October 16, 2011 Obara Meji 1Comment
We all know what glamour means, but it is one of the most difficult things conceivable to find it in ourselves; it is like turning the mind upon itself.  One has read of persons trying to record the impressions made upon them after having used opium; a study in madness, in which the victim portrays the change in consciousness as he began to pass out of the realm of sanity, illustrates this difficulty.  Edgar Allen Poe pictures the same idea in a wonderful manner.   It is so different to set to work on material which is outside the worker, to working on the worker himself.  We use our eyes to see what is around us, what is really outside them; if we could conceive turning the eye on itself —– not another person’s eye —-and subjecting it to a minute anatomical dissection, we should get some notion of the task.  Yet we sharpen a knife by bringing it contact with another, so that though both blades were blunt before being brought together, they are so no longer.
  The glamour of the mind is regarded by some as a wise position of nature to hide some of our deficiencies and shortcomings from ourselves, to soften and assuage the pain which the discovery would awaken, but only the weak now would be content to accept such an anodyne.  Its action, like that of all anodynes is to deaden, to stupefy, to stunt and dwarf, and therefore to lead to involution instead of evolution.  Glamour may be necessary at certain stages in the growth of the ego, but it decidedly is not so when a man begins to take himself in hand, and the man who is anxious to know how to concentrate does not usually rest there:  it is a means to an end and that end is the bringing forth of all the powers latent in man and using them to the fullest extent.
The Old Man of The Sea
Doubt possesses a remarkable degree disquality of glamour; it is like ‘The Old Man of The Sea’.   In one sense; we carry it about on our backs, even when we know we have it, deluding ourselves with the idea that we must always bear the burden.  But a prior stage of excrescence is there, and we know it’s not.  This constitutes the insidiousness of the thing.
We really entertain this mental visitor, this alien (doubt), everyone knows, once a thing is set going one never knows where it will stop.  In fact, once begun a thing acquires a momentum of its own.  When we deal with forces it is not like dealing with dead things.  A stone thrown from the hand will travel until the force which actuated is spent, and it falls to the ground.  It is mechanical; it lacks the life which force possesses, though even a stone has life, only not sufficiently developed to the point we find the case of a vital force.  A force contains the element of self-initiation; that is to say, it has potentialities.  It has, as it were, life behind it so that when we start it off, it has the faculty of going on through its own volition.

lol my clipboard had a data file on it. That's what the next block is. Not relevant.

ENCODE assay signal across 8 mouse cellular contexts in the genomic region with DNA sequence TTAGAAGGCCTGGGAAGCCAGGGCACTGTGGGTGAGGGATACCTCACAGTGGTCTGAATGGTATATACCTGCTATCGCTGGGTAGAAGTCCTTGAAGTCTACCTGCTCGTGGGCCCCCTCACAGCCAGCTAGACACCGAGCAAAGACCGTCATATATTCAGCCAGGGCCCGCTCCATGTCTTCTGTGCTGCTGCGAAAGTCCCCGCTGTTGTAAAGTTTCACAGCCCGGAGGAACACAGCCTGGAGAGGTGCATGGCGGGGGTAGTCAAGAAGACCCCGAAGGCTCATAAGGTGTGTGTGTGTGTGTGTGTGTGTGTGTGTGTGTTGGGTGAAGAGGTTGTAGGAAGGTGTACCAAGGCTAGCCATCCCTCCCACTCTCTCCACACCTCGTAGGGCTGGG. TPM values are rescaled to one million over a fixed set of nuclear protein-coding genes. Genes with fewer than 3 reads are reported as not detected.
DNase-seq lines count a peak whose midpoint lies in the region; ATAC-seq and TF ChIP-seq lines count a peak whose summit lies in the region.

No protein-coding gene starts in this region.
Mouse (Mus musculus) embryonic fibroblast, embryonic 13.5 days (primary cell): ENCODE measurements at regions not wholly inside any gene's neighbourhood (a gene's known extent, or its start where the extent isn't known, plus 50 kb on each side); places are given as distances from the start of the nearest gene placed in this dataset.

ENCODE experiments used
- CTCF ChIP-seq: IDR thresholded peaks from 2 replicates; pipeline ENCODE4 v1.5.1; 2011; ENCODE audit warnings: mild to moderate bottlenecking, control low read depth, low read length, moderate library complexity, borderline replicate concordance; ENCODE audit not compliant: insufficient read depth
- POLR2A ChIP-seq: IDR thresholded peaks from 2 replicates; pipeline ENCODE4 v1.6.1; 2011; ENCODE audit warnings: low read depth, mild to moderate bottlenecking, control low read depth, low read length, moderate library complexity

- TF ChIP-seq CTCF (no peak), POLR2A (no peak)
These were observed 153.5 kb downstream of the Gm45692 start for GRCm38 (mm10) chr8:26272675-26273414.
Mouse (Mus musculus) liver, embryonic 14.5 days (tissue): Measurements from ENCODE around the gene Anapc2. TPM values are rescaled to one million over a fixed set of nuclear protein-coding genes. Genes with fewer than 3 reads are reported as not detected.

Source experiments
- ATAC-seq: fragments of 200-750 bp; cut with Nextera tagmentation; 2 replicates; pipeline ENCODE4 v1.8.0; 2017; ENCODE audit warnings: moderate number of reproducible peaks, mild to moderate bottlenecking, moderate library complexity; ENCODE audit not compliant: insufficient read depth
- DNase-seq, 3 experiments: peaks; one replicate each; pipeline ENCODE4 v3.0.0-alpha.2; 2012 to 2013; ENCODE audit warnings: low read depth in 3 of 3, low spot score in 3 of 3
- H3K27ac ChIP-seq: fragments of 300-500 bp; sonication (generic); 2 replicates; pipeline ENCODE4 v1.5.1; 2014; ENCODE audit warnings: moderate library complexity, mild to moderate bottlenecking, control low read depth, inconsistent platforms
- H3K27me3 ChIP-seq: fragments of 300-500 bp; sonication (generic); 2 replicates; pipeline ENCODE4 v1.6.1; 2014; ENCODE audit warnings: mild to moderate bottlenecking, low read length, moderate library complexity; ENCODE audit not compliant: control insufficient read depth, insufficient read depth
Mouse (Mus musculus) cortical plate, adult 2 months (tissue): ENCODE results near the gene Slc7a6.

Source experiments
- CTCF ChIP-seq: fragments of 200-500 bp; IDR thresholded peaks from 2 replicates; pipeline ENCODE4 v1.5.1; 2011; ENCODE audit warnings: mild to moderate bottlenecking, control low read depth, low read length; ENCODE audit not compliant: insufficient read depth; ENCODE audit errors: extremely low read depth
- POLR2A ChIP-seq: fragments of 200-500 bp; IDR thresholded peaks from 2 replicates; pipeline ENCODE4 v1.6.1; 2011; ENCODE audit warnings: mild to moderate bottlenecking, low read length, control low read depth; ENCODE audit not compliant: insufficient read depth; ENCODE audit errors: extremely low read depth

We get this idea of this in the problem of perpetual motion which has exercised the minds of the greatest thinkers in all ages.  We have tried to create some device which, once set going; will continue to move all for eternity.  As a result some clever mechanical apparatus have been invented, things would wind themselves up when they have run down, showing the idea of a something existing in the universe which pulsed primeval life.  It does exist too; the atom is an example of it.  It is a vortex of perpetual force, of movement, which cannot be destroyed, but which may be altered as regards direction.  And this is the practical bearing it has for us.  So long as the mind exists it must work.  True, we can see thinking for brief spaces of time but they are very brief indeed.  Whether we like it or not, the mind will go on functioning and if we do not provide it with work, it will provide work for itself.  In this way doubt will be accepted as something for the mind to put itself against, and doubt bars the way to accomplishment.  To seek to concentrate a mind in which doubt has a state, is like trying to extract the minimum worth and brightness from a fire great which is stroked with ashes and piled up with rubbish as well.
  What avail is the best coal when put on such a fire?  If we give the fire time at all the rubbish will probably be burnt up, but this will require too long a period and we cannot get the best out of our fire whilst it is in this state.  A mind which harbors doubt is a mind that is confused, and this confusion is not always apparent to its possessor.  You can only secure the fullest use of a power by it being unfettered by others; and only by the fullest use by using 100%, do you achieve anything worthwhile.  When forces are divided there is leakage in power, and one force neutralizes another.
The mind is like a bottled up volcano, full of immense forces, only unlike its physical prototype.  It is under lock and key, or under control; the control is unconscious however, just as the mind’s power usually are.  The lid comes off when the mind is unhinged, when there is a want of balance and the most brilliant genius has paid the penalty of not understanding the forces he has created or developed.  If we will control it we must seek to understand it and I have referred to the intent activity of the mind, the fact that it is never still, but always moving like a large crowd, a number of which to go in various directions. (taken from The Master Key by L.W de Laurence)



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